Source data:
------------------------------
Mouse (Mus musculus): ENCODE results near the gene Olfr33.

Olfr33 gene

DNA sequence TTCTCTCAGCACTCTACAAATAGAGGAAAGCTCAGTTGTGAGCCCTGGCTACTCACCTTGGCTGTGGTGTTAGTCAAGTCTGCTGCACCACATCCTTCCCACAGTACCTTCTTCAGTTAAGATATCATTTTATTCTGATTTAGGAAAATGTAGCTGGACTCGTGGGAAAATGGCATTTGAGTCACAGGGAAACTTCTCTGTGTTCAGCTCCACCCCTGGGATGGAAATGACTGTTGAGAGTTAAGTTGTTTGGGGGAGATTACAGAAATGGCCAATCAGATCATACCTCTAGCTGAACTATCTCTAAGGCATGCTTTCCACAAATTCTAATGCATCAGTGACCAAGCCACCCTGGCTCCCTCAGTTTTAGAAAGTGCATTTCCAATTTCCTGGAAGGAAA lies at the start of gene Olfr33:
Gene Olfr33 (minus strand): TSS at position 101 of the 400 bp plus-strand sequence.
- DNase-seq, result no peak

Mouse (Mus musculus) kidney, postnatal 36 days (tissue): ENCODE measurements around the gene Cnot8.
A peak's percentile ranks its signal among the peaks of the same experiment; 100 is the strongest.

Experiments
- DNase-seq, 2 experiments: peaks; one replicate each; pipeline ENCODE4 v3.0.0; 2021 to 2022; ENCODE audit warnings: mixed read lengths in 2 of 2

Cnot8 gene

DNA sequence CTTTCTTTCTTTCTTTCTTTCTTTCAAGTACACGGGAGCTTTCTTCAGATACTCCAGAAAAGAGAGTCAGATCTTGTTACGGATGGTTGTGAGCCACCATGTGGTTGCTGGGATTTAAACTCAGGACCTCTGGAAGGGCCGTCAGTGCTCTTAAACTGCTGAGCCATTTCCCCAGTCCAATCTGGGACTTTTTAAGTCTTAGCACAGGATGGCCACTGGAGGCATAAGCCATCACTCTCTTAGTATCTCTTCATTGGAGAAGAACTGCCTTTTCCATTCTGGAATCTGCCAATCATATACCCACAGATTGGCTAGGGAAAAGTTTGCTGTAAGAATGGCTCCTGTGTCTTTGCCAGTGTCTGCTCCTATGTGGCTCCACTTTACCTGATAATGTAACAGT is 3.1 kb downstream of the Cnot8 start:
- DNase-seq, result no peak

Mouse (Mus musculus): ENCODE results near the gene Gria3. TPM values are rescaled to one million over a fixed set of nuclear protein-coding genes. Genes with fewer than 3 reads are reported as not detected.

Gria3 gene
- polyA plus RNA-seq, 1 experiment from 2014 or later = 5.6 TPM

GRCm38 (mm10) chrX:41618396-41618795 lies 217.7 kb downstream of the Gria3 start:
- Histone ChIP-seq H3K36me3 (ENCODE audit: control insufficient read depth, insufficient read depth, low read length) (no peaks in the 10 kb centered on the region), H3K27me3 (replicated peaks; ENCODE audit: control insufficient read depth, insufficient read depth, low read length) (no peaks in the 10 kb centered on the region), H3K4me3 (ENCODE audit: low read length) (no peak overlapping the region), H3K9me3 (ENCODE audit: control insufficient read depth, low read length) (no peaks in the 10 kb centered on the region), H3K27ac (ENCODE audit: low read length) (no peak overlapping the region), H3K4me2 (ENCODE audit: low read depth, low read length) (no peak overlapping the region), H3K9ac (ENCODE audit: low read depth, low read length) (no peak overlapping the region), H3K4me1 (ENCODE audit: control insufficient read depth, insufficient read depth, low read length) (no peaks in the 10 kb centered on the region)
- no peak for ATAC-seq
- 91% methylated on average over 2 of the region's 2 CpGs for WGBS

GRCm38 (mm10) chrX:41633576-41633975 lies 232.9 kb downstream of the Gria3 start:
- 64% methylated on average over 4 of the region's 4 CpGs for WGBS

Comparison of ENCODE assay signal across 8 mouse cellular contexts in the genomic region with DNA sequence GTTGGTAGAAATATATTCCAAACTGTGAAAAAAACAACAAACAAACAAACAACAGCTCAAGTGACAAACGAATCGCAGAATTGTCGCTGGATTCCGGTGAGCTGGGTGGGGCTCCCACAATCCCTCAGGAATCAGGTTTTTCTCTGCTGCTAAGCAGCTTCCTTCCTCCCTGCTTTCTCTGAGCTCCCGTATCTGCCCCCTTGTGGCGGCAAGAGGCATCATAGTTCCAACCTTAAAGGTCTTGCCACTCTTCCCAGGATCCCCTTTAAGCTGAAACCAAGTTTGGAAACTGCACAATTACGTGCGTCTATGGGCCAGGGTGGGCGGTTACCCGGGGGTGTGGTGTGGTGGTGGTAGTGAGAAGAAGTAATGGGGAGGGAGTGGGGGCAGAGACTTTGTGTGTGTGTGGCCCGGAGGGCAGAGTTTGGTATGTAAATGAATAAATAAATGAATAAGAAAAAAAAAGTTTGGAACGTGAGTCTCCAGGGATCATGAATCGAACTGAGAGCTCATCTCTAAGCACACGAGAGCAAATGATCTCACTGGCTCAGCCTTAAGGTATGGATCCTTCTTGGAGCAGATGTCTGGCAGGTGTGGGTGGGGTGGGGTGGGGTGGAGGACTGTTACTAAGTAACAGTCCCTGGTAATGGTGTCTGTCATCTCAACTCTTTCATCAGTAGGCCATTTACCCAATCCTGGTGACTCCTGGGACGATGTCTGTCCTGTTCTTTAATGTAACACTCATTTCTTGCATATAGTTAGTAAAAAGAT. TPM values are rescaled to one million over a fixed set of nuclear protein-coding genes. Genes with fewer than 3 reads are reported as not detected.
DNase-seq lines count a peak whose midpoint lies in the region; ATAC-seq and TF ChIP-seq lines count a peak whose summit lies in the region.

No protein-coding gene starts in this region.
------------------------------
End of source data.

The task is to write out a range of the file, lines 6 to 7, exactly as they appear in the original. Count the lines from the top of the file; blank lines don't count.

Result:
Mouse (Mus musculus) kidney, postnatal 36 days (tissue): ENCODE measurements around the gene Cnot8.
A peak's percentile ranks its signal among the peaks of the same experiment; 100 is the strongest.